Assume that our theory says that S can rationally use her memory to believe that p unless defeaters D are triggered. And S uses her memory to (accurately) remember \(\neg D\). That is, she remembers that she is not in a situation where those defeaters are triggered. Presumably if D were true, her memory would be unreliable; that’s what makes D a defeater. So there isn’t any reason to think that this mnemonic belief in \(\neg D\) is sensitive; she may well still have had it were D true. But the direct theory implies this doesn’t matter, and the direct theory is the only theory on the table given that the indirect theory leads to implausible scepticism.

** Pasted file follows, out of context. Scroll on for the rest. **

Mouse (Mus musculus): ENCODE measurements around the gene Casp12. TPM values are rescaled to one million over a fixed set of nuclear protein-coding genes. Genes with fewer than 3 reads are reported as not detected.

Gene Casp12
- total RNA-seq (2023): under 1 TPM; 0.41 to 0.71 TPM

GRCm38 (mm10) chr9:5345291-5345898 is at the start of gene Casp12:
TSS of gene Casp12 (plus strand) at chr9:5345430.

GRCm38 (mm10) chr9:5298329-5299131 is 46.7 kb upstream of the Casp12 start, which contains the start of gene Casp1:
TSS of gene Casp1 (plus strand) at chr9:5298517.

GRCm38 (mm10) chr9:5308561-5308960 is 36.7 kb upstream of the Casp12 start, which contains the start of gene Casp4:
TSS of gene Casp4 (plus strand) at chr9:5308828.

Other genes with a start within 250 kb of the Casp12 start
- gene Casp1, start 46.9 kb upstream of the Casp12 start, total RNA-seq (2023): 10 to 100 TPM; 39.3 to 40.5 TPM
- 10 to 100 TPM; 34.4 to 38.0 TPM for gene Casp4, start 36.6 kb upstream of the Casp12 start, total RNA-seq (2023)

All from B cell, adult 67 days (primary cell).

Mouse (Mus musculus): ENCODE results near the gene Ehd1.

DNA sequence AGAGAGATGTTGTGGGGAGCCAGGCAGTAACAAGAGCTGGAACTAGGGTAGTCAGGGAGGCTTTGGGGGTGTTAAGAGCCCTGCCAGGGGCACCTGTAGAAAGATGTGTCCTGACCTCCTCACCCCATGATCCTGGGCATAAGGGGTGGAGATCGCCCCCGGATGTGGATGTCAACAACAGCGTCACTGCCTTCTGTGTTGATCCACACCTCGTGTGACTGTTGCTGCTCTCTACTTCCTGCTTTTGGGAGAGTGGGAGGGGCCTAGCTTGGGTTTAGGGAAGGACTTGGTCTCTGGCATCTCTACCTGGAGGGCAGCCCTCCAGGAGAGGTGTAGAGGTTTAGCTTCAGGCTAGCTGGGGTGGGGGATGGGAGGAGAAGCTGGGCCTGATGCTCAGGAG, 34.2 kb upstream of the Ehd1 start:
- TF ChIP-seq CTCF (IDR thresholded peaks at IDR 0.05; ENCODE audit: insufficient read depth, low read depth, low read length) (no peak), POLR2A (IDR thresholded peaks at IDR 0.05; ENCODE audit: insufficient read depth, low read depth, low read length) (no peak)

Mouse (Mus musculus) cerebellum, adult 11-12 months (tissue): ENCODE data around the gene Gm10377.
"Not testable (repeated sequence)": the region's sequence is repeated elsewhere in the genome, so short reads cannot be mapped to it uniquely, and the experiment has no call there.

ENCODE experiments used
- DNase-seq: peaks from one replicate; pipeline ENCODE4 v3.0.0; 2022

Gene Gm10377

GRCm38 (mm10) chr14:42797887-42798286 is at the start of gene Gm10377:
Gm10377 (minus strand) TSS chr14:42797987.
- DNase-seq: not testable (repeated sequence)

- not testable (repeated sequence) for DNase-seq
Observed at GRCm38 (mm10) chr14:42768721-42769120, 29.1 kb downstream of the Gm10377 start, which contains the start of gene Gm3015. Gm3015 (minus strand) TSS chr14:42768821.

Could it be that Sati should not trust her memory because she is, and she knows she is, in a class of people whose memories are unreliable? Well, the mere fact that she is in such a class is not interesting. She knows, after all she is a member of the class consisting of her and all people with unreliable memories, and the memories of that class are as a group unreliable. But that’s not a reason to distrust her memory. Or, at least, it can’t be on pain of scepticism. What must matter is that she is in such a class, and it is epistemologically significant. But the significant class around here seems to be the class of people whose memories have been erased, or who have reason to suspect their memories have been erased. And that doesn’t include Sati. She knows she likes Vegemite, and has for a long time, and she knows that only Marmite-likers in Shangri La had their memories erased.